The Gung Ho movie is generally about the Japanese company that purchases a factory in the American town. The Japanese send their management to make the factory up to their standards (Blanchard, 1997). The Gung Ho movie is quite interesting, as we can compare the leadership and the cultural differences between the Americans and the Japanese. Individualism and groupism/collectivism can be seen in the way both teams play softball and how they are organized in the company.
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The teams played the game differently, based on their cultural values. Japanese emphasis is on groupism/collectivism. They integrate into strong groups, and everyone is expected to take into consideration the interest of his or her group. Each member of the group is ready to sacrifice himself at all costs for the good of the collective team. Japanese not only have uniforms; each morning, in order to build a team spirit, they do the performance of calisthenics with their executives. When playing softball, the Japanese are portrayed in sync with each other, whereby no player tries to outshine another (Blanchard, 1997). The result of this all is harmony and efficiency that brings forth victory.
For the Americans, they were seen as individualistic. They represented a rag-tag group of individuals who disdain warm ups and team spirit. They prefer to act as individuals rather than as members of groups. Their ties are loose, and ones’ achievement and freedom is highly valued. The performance of exercises in a group setting is very unusual for them. During the play, they try to give their best individually by outshining their colleagues. They use their own exercise styles rather than the Japanese regimen. Another cultural difference seen is high power distance and low power distance. Americans illustrated a low power distance compared to their Japanese counterparts. The ball game depicts Americans as more aggressive and assertive in comparison with the Japanese.
While the Japanese and American workers are playing softball, the culture conflict is getting more and more serious. Just like in the work place, Japanese management requires for far more systematization and results than the American workers are accustomed to. Japanese culture and organization in leadership as demonstrated in the softball game correspond to expectations of unpaid overtime when output does not meet the standards of productivity. The Americans find it hard to cope with Japanese way of doing things, as the team management does not really consider the workers and the way the live, emphasizing on productivity only. Just as American workers become nervous, and their relations with management become withstanding, the individualistic tendencies appear as a result. One of the workers deliberately knocks down one of the Japanese managers in the softball game (Blum, 1986). It is unlikely that the Japanese leadership would condone such behaviors. Hunt acts as an employee connection. He tries to smooth it over to no avail. The situation seems difficult because of these heightened differences.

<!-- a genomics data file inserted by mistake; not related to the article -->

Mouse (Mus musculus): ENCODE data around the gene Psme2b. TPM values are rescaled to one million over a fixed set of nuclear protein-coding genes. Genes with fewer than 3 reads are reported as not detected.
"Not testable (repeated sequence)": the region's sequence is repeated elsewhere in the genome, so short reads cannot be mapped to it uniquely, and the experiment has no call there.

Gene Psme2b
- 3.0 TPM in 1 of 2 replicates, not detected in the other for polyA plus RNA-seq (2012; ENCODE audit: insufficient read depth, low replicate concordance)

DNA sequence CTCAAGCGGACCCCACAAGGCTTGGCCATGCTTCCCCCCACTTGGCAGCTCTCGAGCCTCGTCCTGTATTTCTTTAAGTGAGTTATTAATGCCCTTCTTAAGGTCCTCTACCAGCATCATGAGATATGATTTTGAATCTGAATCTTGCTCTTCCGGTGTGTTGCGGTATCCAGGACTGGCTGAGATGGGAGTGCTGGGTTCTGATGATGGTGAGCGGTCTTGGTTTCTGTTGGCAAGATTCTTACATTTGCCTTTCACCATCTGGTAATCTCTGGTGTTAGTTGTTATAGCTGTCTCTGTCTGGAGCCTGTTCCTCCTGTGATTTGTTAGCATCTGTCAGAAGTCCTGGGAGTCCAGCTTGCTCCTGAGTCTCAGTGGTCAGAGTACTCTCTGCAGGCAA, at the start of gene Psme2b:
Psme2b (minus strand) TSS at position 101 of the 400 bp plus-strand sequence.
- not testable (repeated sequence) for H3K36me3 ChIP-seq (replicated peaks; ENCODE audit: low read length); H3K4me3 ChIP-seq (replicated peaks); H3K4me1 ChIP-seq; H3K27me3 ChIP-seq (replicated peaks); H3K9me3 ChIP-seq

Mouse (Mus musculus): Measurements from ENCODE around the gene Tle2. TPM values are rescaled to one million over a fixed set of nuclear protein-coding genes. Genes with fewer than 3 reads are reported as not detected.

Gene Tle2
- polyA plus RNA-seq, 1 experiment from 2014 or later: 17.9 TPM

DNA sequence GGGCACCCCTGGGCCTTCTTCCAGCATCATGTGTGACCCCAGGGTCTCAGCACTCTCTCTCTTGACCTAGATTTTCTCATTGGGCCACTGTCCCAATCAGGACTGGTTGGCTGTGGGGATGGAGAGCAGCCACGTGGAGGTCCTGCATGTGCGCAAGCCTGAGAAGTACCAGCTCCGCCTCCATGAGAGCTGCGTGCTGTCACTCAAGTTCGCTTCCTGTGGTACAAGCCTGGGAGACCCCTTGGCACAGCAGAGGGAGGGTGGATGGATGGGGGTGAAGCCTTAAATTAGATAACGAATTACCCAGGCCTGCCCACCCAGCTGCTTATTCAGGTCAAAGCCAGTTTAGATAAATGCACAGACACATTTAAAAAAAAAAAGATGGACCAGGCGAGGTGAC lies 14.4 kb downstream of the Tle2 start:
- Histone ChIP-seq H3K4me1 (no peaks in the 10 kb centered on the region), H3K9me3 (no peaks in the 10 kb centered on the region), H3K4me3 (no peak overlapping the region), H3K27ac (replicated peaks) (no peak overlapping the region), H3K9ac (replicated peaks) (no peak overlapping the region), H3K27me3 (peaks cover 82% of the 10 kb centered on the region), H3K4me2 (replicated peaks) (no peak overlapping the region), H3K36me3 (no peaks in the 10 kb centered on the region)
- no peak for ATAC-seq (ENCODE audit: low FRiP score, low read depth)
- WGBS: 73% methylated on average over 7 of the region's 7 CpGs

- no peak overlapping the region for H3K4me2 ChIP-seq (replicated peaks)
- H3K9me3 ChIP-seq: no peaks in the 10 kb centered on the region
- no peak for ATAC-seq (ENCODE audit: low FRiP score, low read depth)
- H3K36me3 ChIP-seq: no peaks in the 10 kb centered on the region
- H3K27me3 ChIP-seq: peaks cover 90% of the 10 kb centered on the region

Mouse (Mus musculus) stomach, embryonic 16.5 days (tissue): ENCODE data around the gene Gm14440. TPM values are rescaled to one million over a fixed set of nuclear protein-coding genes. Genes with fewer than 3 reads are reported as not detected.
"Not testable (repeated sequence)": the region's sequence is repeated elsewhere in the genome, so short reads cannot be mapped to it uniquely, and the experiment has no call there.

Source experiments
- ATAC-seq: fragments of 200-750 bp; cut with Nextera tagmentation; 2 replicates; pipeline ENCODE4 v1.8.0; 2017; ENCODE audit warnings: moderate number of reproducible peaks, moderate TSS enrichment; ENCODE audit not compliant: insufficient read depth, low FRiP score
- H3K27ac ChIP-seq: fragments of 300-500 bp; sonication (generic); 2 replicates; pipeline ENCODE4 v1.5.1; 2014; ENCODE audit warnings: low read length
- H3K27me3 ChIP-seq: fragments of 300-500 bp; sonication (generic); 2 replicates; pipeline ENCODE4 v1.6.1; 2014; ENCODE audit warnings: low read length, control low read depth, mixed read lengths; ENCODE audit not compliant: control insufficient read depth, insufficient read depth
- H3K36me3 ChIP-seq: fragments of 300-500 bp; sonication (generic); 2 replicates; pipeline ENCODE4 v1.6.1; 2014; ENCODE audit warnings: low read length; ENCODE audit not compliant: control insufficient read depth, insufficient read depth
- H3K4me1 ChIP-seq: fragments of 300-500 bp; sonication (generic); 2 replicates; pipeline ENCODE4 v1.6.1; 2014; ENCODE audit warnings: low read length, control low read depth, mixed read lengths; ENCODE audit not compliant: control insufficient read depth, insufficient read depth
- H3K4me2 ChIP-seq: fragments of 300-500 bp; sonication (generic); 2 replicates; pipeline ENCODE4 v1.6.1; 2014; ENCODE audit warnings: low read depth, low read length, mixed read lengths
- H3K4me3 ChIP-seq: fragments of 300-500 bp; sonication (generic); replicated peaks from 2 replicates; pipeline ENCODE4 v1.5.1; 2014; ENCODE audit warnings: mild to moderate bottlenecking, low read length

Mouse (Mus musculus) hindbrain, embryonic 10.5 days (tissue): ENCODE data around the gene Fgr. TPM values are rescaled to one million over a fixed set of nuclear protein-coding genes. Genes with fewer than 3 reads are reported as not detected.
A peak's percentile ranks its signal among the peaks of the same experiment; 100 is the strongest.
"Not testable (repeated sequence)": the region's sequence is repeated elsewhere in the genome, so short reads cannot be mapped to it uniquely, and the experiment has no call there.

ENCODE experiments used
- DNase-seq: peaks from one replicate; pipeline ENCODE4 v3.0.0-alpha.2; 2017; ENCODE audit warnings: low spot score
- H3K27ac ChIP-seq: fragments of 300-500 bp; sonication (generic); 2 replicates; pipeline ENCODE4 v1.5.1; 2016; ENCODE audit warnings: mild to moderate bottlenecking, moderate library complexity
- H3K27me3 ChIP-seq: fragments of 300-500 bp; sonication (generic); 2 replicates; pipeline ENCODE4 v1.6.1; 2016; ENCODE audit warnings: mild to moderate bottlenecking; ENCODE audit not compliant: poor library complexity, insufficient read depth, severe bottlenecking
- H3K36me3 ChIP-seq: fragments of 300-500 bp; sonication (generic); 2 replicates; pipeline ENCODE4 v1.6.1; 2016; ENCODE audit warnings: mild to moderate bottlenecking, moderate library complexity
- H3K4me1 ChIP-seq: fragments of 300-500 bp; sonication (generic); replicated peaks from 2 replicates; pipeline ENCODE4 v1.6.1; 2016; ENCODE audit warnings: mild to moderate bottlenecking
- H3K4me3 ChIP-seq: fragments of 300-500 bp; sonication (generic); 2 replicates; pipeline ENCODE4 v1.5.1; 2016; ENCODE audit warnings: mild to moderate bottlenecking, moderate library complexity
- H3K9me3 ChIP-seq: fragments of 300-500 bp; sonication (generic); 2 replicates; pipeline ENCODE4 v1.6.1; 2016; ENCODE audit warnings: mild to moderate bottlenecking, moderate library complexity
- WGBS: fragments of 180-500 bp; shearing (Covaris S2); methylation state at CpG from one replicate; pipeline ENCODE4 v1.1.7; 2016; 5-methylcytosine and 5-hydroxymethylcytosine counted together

The consequential clash between cultural approaches and pressure during the softball game is indicative of the differences between principles of management and economic pressures between the two groups respectively. This provides an appealing sight into effective leadership and the manner in which it has an effect on productivity and inspiration in the workplace. In particular, individualism, as shown by the Americans, brings about divided efforts and low output as compared to Japanese groupism, which is obvious from the behaviors of the teams. There is no doubt that Hunt was finding it difficult to realize a production of 15,000 cars but instead went for 13,000 cars in a month. The strategy of the Japanese was different since they employed a groupism approach which made workers loyal to the team and company as well. Therefore, it improved their efficiency.
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